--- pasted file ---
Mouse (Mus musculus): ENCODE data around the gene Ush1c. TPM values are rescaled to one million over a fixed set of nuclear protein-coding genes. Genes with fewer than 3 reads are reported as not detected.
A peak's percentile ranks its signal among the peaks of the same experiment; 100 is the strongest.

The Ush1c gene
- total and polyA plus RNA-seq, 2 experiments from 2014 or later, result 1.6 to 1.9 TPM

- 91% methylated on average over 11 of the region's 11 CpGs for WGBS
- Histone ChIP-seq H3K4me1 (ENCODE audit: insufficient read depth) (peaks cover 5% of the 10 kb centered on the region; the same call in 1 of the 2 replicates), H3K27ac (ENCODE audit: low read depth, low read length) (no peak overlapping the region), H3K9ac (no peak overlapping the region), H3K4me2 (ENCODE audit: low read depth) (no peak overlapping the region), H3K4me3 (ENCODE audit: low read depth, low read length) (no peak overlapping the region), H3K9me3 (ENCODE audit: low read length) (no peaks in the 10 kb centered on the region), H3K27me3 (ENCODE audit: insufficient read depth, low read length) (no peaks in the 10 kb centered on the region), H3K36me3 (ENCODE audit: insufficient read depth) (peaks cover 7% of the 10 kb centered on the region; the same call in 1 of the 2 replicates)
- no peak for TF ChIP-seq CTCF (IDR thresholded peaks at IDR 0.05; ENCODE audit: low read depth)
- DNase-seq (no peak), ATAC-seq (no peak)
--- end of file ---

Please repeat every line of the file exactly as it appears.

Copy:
Mouse (Mus musculus): ENCODE data around the gene Ush1c. TPM values are rescaled to one million over a fixed set of nuclear protein-coding genes. Genes with fewer than 3 reads are reported as not detected.
A peak's percentile ranks its signal among the peaks of the same experiment; 100 is the strongest.

The Ush1c gene
- total and polyA plus RNA-seq, 2 experiments from 2014 or later, result 1.6 to 1.9 TPM

- 91% methylated on average over 11 of the region's 11 CpGs for WGBS
- Histone ChIP-seq H3K4me1 (ENCODE audit: insufficient read depth) (peaks cover 5% of the 10 kb centered on the region; the same call in 1 of the 2 replicates), H3K27ac (ENCODE audit: low read depth, low read length) (no peak overlapping the region), H3K9ac (no peak overlapping the region), H3K4me2 (ENCODE audit: low read depth) (no peak overlapping the region), H3K4me3 (ENCODE audit: low read depth, low read length) (no peak overlapping the region), H3K9me3 (ENCODE audit: low read length) (no peaks in the 10 kb centered on the region), H3K27me3 (ENCODE audit: insufficient read depth, low read length) (no peaks in the 10 kb centered on the region), H3K36me3 (ENCODE audit: insufficient read depth) (peaks cover 7% of the 10 kb centered on the region; the same call in 1 of the 2 replicates)
- no peak for TF ChIP-seq CTCF (IDR thresholded peaks at IDR 0.05; ENCODE audit: low read depth)
- DNase-seq (no peak), ATAC-seq (no peak)